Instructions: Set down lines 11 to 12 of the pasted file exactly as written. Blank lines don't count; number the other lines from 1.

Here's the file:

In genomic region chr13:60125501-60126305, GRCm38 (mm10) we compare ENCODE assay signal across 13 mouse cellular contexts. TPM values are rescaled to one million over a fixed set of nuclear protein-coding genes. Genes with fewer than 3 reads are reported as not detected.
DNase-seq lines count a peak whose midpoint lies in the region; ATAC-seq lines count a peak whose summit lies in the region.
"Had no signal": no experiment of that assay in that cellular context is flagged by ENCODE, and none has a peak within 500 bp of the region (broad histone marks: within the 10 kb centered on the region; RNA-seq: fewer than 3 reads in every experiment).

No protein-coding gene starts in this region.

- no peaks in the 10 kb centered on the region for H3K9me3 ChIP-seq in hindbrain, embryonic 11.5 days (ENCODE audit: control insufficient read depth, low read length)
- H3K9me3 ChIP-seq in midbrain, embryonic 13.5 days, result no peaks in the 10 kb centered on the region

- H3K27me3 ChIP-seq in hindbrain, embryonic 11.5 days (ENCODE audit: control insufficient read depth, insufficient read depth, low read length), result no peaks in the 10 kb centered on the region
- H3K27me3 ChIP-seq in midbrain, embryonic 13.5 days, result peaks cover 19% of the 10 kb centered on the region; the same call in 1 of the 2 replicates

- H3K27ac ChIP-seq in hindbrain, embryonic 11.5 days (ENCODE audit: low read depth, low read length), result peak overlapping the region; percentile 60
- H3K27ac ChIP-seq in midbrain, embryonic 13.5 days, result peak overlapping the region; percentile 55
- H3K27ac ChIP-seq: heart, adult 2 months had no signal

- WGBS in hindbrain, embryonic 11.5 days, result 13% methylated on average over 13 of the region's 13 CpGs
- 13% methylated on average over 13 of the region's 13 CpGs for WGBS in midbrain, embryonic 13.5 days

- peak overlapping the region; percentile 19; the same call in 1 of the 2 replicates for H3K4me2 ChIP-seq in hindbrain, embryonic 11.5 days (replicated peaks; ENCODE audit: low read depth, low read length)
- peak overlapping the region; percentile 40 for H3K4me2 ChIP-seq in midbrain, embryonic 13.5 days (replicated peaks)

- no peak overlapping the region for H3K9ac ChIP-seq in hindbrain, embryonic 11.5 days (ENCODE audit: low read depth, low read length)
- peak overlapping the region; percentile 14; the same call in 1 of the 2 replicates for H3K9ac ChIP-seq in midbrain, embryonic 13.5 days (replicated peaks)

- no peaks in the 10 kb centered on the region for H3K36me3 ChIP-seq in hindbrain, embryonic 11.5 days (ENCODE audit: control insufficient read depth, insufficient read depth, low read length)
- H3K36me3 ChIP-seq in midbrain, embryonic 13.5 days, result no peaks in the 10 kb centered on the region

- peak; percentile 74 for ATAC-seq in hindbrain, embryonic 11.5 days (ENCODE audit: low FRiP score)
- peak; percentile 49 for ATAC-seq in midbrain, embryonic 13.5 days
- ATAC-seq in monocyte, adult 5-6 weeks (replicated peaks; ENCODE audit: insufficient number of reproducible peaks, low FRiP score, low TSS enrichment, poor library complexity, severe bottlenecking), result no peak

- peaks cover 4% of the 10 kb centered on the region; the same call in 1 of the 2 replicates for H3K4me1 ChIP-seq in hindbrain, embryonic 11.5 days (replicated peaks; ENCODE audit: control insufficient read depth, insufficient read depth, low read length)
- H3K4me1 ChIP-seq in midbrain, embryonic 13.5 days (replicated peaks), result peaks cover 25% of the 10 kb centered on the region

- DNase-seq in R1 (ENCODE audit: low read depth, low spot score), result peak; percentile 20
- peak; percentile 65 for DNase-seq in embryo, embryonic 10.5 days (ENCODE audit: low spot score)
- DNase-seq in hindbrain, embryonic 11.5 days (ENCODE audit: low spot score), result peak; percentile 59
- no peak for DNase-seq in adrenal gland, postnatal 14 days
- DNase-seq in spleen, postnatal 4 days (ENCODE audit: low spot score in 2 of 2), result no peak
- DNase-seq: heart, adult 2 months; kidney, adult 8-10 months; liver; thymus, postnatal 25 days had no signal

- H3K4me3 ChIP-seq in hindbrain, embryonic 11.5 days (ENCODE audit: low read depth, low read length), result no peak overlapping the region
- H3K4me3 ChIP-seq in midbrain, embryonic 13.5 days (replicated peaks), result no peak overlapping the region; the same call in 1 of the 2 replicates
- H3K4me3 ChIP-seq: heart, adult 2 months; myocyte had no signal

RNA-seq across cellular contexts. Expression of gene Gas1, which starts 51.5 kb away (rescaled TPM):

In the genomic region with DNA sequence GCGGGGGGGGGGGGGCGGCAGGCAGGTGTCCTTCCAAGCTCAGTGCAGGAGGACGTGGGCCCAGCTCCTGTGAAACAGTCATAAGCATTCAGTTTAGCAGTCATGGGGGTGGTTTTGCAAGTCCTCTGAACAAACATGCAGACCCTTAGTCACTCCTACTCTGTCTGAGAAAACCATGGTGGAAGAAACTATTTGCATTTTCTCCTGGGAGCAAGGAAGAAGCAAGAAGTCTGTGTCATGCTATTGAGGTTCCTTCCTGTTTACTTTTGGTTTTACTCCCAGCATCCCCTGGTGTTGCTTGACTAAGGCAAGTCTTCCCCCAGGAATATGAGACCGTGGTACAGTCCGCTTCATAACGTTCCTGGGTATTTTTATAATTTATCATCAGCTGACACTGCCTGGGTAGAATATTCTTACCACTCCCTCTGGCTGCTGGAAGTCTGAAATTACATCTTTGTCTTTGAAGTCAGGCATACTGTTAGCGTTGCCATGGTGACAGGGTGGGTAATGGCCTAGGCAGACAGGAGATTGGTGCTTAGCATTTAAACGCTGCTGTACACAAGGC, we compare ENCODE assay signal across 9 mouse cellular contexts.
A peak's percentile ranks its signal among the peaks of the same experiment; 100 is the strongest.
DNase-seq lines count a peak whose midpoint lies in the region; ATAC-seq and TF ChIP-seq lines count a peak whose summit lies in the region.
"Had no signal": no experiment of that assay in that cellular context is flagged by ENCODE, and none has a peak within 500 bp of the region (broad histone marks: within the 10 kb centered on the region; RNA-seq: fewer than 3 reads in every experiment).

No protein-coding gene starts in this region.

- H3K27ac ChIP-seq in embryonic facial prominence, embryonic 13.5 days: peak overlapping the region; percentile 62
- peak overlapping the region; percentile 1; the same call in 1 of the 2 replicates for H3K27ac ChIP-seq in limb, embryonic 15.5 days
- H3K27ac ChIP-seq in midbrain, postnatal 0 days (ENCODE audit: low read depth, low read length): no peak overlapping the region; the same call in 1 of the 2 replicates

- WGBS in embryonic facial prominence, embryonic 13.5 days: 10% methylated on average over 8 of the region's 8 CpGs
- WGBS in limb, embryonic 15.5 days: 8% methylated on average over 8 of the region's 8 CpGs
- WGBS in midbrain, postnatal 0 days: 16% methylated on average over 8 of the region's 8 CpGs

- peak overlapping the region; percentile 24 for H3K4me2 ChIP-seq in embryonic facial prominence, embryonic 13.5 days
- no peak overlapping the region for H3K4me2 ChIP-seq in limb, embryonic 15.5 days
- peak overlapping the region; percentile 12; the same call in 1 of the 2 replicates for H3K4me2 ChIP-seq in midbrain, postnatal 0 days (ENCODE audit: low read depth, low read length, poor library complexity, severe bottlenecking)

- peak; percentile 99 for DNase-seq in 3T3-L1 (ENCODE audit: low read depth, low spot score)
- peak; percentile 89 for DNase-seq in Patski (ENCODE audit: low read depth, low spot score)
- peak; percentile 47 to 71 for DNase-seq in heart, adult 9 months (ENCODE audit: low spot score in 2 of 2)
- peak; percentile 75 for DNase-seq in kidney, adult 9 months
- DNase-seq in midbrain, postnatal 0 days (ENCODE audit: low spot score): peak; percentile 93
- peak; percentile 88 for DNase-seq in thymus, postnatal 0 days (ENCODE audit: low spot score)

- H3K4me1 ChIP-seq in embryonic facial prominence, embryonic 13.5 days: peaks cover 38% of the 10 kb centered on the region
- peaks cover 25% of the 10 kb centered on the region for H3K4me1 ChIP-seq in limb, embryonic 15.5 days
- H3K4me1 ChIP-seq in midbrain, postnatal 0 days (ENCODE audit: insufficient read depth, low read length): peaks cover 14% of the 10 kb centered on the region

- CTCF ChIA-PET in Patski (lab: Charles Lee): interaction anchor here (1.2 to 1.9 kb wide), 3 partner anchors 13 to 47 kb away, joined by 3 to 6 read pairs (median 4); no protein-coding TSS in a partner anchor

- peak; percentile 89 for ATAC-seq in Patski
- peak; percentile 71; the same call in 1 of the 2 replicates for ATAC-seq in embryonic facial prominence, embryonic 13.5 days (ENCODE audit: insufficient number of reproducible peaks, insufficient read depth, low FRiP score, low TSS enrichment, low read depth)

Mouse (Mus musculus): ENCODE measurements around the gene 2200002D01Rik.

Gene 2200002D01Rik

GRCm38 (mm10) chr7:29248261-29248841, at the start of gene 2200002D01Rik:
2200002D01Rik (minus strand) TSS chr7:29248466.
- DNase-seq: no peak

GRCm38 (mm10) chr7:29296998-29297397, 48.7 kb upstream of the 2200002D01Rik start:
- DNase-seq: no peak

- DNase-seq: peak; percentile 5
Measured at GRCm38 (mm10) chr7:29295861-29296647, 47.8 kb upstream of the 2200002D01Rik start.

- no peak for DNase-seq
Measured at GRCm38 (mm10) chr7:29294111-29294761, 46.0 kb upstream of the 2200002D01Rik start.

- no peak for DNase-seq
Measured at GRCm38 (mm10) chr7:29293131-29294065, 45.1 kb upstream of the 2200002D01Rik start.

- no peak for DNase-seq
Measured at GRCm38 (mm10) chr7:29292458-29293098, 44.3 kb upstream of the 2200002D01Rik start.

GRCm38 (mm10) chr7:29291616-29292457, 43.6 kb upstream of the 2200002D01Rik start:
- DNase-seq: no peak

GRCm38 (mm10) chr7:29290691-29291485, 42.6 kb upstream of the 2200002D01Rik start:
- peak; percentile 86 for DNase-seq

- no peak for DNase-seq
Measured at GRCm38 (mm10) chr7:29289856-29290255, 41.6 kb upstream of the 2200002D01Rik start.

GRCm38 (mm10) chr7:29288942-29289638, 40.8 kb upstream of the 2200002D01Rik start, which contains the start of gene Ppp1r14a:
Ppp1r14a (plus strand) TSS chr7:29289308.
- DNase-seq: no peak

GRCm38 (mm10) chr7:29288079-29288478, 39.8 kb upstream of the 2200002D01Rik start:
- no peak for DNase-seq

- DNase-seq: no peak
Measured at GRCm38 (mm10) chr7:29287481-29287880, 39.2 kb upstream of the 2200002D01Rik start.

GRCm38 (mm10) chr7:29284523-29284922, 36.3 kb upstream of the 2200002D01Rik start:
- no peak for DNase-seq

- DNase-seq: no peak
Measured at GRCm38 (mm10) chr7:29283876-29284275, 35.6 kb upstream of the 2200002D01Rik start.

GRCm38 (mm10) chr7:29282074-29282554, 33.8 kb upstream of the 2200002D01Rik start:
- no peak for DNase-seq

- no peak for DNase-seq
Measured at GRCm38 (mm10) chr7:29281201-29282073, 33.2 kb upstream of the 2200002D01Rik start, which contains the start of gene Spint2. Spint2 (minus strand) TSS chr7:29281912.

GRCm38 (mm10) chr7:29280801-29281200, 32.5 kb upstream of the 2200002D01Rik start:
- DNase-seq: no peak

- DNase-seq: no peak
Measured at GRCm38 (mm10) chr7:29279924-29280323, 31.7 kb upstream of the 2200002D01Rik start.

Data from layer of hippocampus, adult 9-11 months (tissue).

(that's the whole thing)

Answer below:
- H3K27ac ChIP-seq: heart, adult 2 months had no signal

- WGBS in hindbrain, embryonic 11.5 days, result 13% methylated on average over 13 of the region's 13 CpGs